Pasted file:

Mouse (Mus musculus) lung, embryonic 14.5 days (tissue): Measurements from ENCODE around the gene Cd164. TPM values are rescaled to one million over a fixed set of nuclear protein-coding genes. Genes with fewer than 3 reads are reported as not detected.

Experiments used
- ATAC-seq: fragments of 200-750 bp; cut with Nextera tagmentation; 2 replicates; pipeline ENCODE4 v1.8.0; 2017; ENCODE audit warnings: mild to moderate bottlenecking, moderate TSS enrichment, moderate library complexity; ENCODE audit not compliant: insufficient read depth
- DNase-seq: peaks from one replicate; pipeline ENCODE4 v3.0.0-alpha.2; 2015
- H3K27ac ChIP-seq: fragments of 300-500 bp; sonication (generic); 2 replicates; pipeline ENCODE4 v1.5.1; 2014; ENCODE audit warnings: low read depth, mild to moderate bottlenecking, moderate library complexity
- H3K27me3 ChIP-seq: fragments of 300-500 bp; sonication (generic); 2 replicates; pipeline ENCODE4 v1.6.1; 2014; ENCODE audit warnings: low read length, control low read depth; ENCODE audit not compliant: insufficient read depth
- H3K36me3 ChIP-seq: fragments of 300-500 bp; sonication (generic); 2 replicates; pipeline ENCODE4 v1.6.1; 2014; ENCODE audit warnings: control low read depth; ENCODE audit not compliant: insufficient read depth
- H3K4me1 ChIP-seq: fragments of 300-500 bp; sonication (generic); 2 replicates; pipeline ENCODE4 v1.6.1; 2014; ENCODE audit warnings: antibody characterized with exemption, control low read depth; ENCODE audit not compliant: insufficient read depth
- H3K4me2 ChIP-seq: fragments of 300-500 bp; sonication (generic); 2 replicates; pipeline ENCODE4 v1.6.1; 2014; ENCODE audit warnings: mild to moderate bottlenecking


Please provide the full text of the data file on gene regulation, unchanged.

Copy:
Mouse (Mus musculus) lung, embryonic 14.5 days (tissue): Measurements from ENCODE around the gene Cd164. TPM values are rescaled to one million over a fixed set of nuclear protein-coding genes. Genes with fewer than 3 reads are reported as not detected.

Experiments used
- ATAC-seq: fragments of 200-750 bp; cut with Nextera tagmentation; 2 replicates; pipeline ENCODE4 v1.8.0; 2017; ENCODE audit warnings: mild to moderate bottlenecking, moderate TSS enrichment, moderate library complexity; ENCODE audit not compliant: insufficient read depth
- DNase-seq: peaks from one replicate; pipeline ENCODE4 v3.0.0-alpha.2; 2015
- H3K27ac ChIP-seq: fragments of 300-500 bp; sonication (generic); 2 replicates; pipeline ENCODE4 v1.5.1; 2014; ENCODE audit warnings: low read depth, mild to moderate bottlenecking, moderate library complexity
- H3K27me3 ChIP-seq: fragments of 300-500 bp; sonication (generic); 2 replicates; pipeline ENCODE4 v1.6.1; 2014; ENCODE audit warnings: low read length, control low read depth; ENCODE audit not compliant: insufficient read depth
- H3K36me3 ChIP-seq: fragments of 300-500 bp; sonication (generic); 2 replicates; pipeline ENCODE4 v1.6.1; 2014; ENCODE audit warnings: control low read depth; ENCODE audit not compliant: insufficient read depth
- H3K4me1 ChIP-seq: fragments of 300-500 bp; sonication (generic); 2 replicates; pipeline ENCODE4 v1.6.1; 2014; ENCODE audit warnings: antibody characterized with exemption, control low read depth; ENCODE audit not compliant: insufficient read depth
- H3K4me2 ChIP-seq: fragments of 300-500 bp; sonication (generic); 2 replicates; pipeline ENCODE4 v1.6.1; 2014; ENCODE audit warnings: mild to moderate bottlenecking